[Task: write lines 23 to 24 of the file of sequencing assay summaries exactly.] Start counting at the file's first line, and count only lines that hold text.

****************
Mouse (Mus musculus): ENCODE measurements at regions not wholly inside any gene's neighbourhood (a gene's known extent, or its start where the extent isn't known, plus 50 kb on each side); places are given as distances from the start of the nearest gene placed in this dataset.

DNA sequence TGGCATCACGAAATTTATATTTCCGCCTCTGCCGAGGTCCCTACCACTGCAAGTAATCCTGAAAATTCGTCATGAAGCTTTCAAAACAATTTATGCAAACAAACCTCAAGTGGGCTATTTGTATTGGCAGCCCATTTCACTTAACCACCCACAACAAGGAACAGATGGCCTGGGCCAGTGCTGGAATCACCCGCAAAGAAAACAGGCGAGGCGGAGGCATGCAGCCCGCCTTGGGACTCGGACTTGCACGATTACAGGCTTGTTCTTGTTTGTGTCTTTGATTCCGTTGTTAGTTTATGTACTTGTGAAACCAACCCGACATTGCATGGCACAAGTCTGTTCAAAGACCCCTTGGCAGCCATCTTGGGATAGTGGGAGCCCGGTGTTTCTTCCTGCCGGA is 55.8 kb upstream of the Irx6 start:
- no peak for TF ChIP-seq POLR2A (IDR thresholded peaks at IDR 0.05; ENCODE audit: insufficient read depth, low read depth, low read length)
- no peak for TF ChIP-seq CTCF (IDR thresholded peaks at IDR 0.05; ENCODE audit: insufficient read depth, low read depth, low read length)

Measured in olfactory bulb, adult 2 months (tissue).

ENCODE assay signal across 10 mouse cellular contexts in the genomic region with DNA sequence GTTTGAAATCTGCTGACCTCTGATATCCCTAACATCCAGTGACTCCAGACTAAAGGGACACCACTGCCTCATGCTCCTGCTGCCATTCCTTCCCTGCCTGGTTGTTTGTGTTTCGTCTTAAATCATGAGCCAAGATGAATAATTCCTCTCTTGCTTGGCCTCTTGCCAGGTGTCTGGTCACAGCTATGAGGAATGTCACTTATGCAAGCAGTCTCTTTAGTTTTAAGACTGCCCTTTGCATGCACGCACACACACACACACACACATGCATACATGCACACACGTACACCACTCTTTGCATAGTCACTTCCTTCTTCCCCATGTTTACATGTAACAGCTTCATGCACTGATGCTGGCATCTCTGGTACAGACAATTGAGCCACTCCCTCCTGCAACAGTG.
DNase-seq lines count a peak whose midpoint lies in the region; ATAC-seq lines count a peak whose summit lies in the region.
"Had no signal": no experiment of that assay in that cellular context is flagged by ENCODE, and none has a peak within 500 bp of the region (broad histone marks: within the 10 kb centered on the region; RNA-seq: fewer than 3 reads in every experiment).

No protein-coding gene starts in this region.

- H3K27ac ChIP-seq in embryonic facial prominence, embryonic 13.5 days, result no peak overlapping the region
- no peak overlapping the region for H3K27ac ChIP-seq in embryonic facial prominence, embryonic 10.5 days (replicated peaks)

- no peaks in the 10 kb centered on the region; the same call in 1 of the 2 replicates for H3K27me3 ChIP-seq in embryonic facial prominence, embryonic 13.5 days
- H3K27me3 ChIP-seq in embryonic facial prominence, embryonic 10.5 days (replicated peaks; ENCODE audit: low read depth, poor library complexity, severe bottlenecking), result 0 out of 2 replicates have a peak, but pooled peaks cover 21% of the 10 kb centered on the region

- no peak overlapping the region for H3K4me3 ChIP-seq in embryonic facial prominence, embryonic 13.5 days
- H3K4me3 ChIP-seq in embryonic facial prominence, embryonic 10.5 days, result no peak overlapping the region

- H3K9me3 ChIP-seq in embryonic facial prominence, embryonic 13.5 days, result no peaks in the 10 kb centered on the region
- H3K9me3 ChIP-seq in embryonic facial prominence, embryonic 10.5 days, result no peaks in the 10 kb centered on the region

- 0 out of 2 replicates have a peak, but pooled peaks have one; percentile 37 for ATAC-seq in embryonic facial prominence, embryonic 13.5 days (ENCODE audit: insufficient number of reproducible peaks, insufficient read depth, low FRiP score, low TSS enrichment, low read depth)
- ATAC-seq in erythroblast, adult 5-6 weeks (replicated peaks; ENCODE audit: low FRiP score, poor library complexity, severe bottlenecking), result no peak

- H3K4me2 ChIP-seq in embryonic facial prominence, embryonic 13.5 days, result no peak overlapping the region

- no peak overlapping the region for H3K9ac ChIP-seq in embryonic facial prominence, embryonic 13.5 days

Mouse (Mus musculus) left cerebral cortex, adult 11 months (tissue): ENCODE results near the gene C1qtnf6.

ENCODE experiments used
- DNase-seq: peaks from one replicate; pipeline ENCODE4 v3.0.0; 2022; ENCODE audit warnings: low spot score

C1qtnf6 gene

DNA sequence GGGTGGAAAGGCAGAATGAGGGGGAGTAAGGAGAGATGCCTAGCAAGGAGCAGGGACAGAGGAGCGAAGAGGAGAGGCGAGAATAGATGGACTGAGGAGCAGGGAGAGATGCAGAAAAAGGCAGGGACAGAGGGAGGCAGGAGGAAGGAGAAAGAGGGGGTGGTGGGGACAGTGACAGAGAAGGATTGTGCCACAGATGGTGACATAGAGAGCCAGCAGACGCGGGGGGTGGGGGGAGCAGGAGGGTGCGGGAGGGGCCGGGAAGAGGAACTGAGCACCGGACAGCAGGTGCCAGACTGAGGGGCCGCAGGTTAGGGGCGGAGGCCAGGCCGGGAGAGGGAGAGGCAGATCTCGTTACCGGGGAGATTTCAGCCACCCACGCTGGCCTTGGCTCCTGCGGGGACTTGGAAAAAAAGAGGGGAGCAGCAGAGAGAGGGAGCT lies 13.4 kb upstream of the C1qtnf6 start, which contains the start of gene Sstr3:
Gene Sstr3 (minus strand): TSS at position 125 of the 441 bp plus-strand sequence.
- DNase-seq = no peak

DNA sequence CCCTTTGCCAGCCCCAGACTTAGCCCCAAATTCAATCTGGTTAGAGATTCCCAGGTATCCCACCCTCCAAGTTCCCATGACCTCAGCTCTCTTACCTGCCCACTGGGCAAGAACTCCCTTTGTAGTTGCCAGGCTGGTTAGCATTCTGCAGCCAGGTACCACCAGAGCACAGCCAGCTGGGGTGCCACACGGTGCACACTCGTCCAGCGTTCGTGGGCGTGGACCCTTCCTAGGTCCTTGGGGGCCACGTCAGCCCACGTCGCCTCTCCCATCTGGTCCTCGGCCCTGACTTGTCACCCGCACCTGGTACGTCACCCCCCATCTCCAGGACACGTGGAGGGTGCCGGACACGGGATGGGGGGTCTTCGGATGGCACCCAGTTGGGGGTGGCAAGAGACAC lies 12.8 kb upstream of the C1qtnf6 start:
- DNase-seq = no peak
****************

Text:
ENCODE experiments used
- DNase-seq: peaks from one replicate; pipeline ENCODE4 v3.0.0; 2022; ENCODE audit warnings: low spot score